It’s not only a commuters’ hub, but also a magnet for shoppers and diners. Mount Kisco’s downtown district mixes chain stores with a multitude of boutiques, specialty shops, and antiques stores. More than 40 eateries, from posh restaurants to a popular Main Street diner, serve all kinds of fare. A major draw is the Grand Prix go-kart track and conference center, which also offers bowling, an arcade, and an arts garage offering everything from pottery and beading to glass fusing and cupcake design.
Villages of Sleepy Hollow and Pleasantville; hamlets of Hawthorne, Pocantico Hills, Thornwood, and Valhalla
True to its name, Mount Pleasant has a lot to offer inhabitants of the villages and hamlets found amid its rolling countryside. Hawthorne and Thornwood are mainly residential, apart from a few executive parks. Victorian-style lamps light downtown streets. The Rising, a visually stunning memorial to the 109 Westchester residents who died during terrorist attacks on September 11, 2001, sits in Kensico Dam Plaza, a 98-acre park popular for hiking, picnics, concerts, and festivals.
Served by three parkways, two subway trains and three railroad lines, Mount Vernon offers easy commuting to and from New York City, a fact that probably accounts for the long list of notables who have lived here. It has also been used as a backdrop for several movies and TV shows. Willson’s Woods Park is home to the 23-acre aquatic wonderland Willson’s Waves, which has a wave pool, two 18-foot water slides, a spray deck, and a water playground. The park also offers fishing and picnicking.
Hamlets of Chappaqua and Millwood
From its simple origins as a Quaker farming community, New Castle has gradually evolved into one of Westchester’s most exclusive townships. Light industry flourished for a while, with manufacturers turning out shoes, hardware, furniture, and eyeglasses. More than one-third of New Castle’s 24 square miles are residential, with homes ranging from charming, 18th-century stone cottages to attractive condos and townhouses. Plenty of open space and a 150-acre public golf course add to the otherwise suburban vibe.
Downtown is where it’s happening in New Rochelle, a first-tier suburb of New York City with its own vibrant city life, as well as desirable neighborhoods. The walkable downtown, filled with restaurants and shops, boasts a central commons, Library Green. Just steps away is the Grand Market, which features farm-fresh products, an enhanced selection of gourmet items and specialty foods, and an al fresco dining area. New Rochelle’s beautiful residential areas are intermingled with pockets of neighborhood commerce and light industrial areas. The kid-centric neighborhood of Beechmont is known for its emphasis on education and families.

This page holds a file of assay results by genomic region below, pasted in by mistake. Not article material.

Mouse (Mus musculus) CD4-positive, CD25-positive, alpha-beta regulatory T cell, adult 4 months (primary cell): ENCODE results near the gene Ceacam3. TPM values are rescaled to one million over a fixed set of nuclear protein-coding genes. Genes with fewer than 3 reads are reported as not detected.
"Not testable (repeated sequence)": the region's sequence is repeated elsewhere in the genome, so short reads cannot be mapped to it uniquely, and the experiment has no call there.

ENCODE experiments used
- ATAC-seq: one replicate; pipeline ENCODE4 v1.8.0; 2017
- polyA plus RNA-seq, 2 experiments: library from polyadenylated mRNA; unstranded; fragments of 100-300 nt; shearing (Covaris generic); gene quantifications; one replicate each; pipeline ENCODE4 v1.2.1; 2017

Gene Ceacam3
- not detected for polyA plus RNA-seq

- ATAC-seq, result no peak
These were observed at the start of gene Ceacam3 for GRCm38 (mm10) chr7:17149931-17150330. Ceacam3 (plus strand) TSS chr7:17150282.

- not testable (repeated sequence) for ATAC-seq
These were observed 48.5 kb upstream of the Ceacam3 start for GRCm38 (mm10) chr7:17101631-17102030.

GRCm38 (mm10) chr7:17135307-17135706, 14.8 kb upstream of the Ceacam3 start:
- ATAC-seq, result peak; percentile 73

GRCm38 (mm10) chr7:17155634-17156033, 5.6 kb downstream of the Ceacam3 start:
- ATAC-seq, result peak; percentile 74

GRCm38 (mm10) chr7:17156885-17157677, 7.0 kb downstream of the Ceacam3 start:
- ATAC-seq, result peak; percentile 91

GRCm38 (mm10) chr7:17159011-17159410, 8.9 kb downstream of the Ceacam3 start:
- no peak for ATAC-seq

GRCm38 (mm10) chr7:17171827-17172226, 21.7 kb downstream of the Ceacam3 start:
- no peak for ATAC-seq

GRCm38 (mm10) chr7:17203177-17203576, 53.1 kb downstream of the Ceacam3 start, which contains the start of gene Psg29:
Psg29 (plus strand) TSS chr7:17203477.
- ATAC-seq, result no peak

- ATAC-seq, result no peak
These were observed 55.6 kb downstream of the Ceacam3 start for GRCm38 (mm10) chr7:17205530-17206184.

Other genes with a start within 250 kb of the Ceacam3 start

Hamlets of Armonk, Banksville, and North White Plains
Armonk is the place for food lovers to find themselves, for within this hamlet is an eclectic range of food industries, ranging from restaurants using only Hudson Valley farm ingredients to organic wineries. Banksville has higher-priced homes together with a rural ambiance, while more modest single- and two-family houses can be found in North White Plains.
Hamlets of Purdys, Croton Falls, and Peach Lake
With so many horse farms, riding trails, and national equestrian events, there may be some truth to the idea that more horses than people live in pastoral North Salem. A few restaurants are found in the hamlet of Croton Falls, along with the Schoolhouse Theater, which presents readings and plays. Another cultural favorite is the Hammond Museum, with exhibits of Asian art and a three-acre Japanese Stroll Garden.
Villages of Ossining and Briarcliff Manor
One of Westchester’s more affordable towns, Ossining was once a busy port community. Retail districts, mini-malls, and the crescent-shaped downtown area now serve shoppers and diners. Several Victorian buildings are on the National Register of Historic Places. On the waterfront, a public-private plan to transform four acres of once-industrial space into recreational and residential property has resulted in a public boat launch, canoe club, and other amenities. The Village of Ossining is the place for architecture junkies in Westchester. Briarcliff Manor recreational opportunities are found amid 180 acres of parkland and open space, as well as on the fairways of the swanky Trump National Golf Club.
The Hudson Valley Center for Contemporary Arts, Peekskill’s large exhibit space showcasing all kinds of modern works, is emblematic of how this small riverside city is enjoying a rebirth. Once-boarded-up industrial buildings now provide living and workspace for artists. Galleries, boutiques, and cafés add a decidedly artsy, urban air downtown. Along the waterfront, high-priced condominiums have been snapped up amid ambitious revitalization projects. Riverfront Green Park has a children’s playground and lovely views of the Hudson Highlands, while the 60-acre Depew Park has basketball and tennis courts, horseshoes, and bocce ball, as well as a pond and trails for hiking, biking, and horseback riding.
Villages of Pelham and Pelham Manor
Pelham has all the friendly ambiance of a small town together with the benefits of suburbia. Its wedge-shaped, two-and-a-half square miles include a commercial district, a small waterfront, and all sorts of shops and restaurants downtown. In the residential neighborhoods are Victorian, Tudor, Colonial, and Mediterranean-style houses, many built in the 1920s. A few signs of the town’s long history remain, including the 1843 Christ Church and two 18th-century houses linked to the Pell family. Among Pelham’s cultural attractions is the restored 1921 Pelham Picture House (motto: “Life. Art. Popcorn.”). It now shows “the best in independent and classic cinema.”